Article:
Monthly Archives: December 2014

Approaching Mormon Doctrine


Recently, I have seen the following quote presented in multiple Mormon discussion groups:

“The Church has confined the sources of doctrine by which it is willing to be bound before the world to the things that God has revealed, and which the Church has officially accepted, and those alone. These would include the Bible, the Book of Mormon, the Doctrine and Covenants, the Pearl of Great Price; these have been repeatedly accepted and endorsed by the Church in general conference assembled, and are the only sources of absolute appeal for our doctrine.”
– B. H. Roberts, sermon of 10 July 1921, delivered in Salt Lake Tabernacle, printed in Deseret News, 23 July 1921, sec. 4, p. 7

This quote seemed to be being passed around by Mormons in an attempt to silence any critic who would quote anyone or anything other than Mormon scripture as a source of Mormon Doctrine. In other words, it doesn’t matter what anyone says, even the Prophets and Apostles of the Church, nothing but what can be found in the scriptures is “Official Church Doctrine”.

That’s quite a statement coming from a member of a church which claims to be “the only true church” and which points out, not only the importance of but, the need for modern-day prophets and apostles. We need them, but it doesn’t matter what they say because they might be mistaken? In fact, when I recently pressed a member for an answer on this, I pointed out that what they were saying was that the Mormon Church’s only real claim has nothing at all to do with “truth”, then, but with “power and authority.” They agreed.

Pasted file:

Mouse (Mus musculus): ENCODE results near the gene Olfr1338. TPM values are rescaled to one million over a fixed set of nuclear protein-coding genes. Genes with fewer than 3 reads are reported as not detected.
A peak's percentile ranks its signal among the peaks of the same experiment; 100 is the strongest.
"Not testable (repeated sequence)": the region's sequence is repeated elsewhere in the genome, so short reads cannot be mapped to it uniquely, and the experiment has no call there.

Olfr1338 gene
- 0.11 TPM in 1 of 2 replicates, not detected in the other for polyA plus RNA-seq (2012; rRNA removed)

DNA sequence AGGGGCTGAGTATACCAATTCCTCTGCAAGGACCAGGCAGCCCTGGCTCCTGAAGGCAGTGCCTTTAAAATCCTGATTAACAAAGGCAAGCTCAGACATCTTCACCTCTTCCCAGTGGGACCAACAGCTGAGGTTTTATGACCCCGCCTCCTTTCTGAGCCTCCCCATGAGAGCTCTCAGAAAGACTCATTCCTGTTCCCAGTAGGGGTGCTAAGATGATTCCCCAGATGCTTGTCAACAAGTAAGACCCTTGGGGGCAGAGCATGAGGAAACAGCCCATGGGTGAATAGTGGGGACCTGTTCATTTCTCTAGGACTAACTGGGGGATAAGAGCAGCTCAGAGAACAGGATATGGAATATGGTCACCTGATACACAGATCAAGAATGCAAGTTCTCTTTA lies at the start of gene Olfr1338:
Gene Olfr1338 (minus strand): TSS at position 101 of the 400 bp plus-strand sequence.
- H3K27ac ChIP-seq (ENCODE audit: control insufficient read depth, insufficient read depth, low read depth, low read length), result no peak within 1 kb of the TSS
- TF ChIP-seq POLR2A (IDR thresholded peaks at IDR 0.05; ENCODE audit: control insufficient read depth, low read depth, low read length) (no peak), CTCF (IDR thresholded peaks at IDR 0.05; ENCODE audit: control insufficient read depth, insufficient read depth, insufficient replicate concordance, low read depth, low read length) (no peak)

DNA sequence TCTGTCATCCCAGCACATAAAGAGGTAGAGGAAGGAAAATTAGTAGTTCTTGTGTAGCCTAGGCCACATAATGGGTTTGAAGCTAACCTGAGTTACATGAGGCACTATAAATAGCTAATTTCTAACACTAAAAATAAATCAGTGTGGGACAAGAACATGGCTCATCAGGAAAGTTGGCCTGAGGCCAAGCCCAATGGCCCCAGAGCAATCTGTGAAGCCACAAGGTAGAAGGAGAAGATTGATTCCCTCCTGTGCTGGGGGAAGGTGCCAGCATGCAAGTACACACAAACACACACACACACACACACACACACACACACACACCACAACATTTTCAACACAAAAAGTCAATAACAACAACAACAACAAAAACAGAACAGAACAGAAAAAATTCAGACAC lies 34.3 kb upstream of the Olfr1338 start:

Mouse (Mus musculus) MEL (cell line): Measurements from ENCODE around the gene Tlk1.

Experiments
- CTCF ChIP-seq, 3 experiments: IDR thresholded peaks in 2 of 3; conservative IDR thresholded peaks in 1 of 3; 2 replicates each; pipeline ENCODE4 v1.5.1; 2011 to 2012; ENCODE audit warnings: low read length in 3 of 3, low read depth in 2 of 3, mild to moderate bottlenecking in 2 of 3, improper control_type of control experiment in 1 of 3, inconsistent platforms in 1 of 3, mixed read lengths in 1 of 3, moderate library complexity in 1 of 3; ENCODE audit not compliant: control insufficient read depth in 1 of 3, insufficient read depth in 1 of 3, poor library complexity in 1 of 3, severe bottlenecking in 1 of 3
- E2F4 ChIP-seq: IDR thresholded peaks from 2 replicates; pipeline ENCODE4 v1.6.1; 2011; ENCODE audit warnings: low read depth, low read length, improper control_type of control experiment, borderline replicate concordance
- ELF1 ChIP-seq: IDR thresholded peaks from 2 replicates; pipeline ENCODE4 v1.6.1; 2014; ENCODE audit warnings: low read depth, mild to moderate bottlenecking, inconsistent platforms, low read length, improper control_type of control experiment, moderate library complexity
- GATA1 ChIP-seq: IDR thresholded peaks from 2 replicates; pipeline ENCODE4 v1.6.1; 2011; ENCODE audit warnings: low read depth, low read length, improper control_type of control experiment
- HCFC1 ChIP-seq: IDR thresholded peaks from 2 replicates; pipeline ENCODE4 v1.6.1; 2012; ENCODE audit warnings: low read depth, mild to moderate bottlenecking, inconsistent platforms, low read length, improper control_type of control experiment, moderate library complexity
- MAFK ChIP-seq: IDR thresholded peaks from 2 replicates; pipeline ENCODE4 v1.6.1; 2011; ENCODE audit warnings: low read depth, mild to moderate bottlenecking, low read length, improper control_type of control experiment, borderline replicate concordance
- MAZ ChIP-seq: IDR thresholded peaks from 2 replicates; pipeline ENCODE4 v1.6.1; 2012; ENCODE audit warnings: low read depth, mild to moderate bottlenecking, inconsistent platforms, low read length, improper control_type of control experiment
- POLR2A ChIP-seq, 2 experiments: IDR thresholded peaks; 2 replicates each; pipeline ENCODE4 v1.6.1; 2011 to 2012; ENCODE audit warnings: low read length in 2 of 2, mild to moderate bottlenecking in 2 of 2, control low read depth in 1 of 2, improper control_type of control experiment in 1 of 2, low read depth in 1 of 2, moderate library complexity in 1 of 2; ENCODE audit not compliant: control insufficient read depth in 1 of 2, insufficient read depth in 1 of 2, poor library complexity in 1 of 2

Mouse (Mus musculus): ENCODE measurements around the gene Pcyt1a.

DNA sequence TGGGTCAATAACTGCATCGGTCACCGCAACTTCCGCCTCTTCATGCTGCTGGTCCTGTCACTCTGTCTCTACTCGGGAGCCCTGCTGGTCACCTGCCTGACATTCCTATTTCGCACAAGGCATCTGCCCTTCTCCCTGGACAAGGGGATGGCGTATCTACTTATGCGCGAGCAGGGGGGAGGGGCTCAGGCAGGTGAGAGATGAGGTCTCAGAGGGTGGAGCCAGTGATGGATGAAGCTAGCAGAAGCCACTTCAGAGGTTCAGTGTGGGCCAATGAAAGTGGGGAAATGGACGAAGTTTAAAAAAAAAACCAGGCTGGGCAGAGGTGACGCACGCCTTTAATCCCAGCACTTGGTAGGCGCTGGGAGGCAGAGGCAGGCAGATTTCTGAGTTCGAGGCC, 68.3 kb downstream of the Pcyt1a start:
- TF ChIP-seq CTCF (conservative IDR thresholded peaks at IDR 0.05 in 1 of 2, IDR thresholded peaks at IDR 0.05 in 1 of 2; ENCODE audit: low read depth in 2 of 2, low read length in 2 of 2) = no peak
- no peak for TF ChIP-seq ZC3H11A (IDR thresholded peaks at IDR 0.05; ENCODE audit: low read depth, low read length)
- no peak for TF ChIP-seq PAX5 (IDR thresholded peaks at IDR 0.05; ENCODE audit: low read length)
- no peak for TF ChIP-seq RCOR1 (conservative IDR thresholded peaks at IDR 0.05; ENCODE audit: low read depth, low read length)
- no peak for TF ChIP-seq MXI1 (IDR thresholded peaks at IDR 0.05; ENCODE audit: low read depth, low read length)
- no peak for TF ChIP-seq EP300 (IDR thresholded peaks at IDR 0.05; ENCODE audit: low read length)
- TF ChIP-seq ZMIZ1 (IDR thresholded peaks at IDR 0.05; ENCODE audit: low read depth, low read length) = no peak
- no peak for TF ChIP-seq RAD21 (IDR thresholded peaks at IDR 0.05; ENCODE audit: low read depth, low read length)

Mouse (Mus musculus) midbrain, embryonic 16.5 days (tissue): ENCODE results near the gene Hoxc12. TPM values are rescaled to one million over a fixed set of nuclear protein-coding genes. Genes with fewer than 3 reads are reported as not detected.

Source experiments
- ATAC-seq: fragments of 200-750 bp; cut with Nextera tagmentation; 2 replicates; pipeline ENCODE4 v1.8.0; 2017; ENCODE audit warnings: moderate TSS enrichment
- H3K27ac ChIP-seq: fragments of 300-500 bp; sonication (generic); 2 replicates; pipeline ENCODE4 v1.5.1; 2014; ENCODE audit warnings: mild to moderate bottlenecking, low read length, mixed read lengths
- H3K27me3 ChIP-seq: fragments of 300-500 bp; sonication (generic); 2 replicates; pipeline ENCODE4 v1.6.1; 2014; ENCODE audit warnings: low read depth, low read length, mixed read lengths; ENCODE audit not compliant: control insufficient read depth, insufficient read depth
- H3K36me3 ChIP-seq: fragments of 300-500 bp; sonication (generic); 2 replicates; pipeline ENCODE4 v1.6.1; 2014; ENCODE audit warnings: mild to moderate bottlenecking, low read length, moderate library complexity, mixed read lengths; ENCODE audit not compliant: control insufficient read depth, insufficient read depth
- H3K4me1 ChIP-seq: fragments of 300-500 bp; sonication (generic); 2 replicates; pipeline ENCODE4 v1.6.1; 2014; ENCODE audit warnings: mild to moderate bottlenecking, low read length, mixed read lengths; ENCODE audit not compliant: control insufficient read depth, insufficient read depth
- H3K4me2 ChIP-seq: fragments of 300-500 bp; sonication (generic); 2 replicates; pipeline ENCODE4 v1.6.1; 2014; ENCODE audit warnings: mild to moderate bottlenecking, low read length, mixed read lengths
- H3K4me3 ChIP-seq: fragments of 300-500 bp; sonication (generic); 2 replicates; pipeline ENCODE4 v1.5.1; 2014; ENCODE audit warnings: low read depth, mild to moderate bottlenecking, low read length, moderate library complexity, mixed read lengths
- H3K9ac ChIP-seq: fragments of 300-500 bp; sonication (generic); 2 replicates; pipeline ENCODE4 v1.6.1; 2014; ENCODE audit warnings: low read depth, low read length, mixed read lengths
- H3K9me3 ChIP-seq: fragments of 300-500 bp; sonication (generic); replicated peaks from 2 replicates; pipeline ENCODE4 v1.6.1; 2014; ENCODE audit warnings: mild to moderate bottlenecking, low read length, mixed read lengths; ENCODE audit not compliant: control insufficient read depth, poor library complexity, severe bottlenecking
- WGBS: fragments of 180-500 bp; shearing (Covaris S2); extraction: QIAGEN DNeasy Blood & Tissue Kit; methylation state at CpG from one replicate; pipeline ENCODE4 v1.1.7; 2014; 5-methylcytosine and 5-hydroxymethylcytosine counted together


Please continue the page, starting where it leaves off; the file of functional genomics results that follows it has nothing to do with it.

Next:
Anyway, I found a more recent reference to “Approaching Mormon Doctrine”, which states:

“Not every statement made by a Church leader, past or present, necessarily constitutes doctrine. A single statement made by a single leader on a single occasion often represents a personal, though well-considered, opinion, but is not meant to be officially binding for the whole Church. With divine inspiration, the First Presidency (the prophet and his two counselors) and the Quorum of the Twelve Apostles (the second-highest governing body of the Church) counsel together to establish doctrine that is consistently proclaimed in official Church publications. This doctrine resides in the four “standard works” of scripture (the Holy Bible, the Book of Mormon, the Doctrine and Covenants and the Pearl of Great Price), official declarations and proclamations, and the Articles of Faith. Isolated statements are often taken out of context, leaving their original meaning distorted.”
– The Church of Jesus Christ of Latter-day Saints, Mormon Newsroom, Approaching Mormon Doctrine, 4 May 2007

Though this more recent reference does reiterate that official church doctrine resides in the four standard works, it clearly includes official declarations and proclamations. In fact, it seems to also include any official church publication, as it is clearly stated that this is where “established doctrine” is “consistently proclaimed.” That those doctrines are derived from and supported by the four standard works, etc, doesn’t preclude those doctrines from being found in other places, in official church publications in particular. Therefore, it doesn’t preclude those looking for official church doctrine from consulting such publications and not being limited to just the four standard works of the church. And, of course, this should make perfect sense to any reasonable person. Members of this Church subscribe to and refer to these publications for a reason. They are valuable resources and one of the means by which Church Leaders reach the membership and reiterate/reinforce Church Doctrine.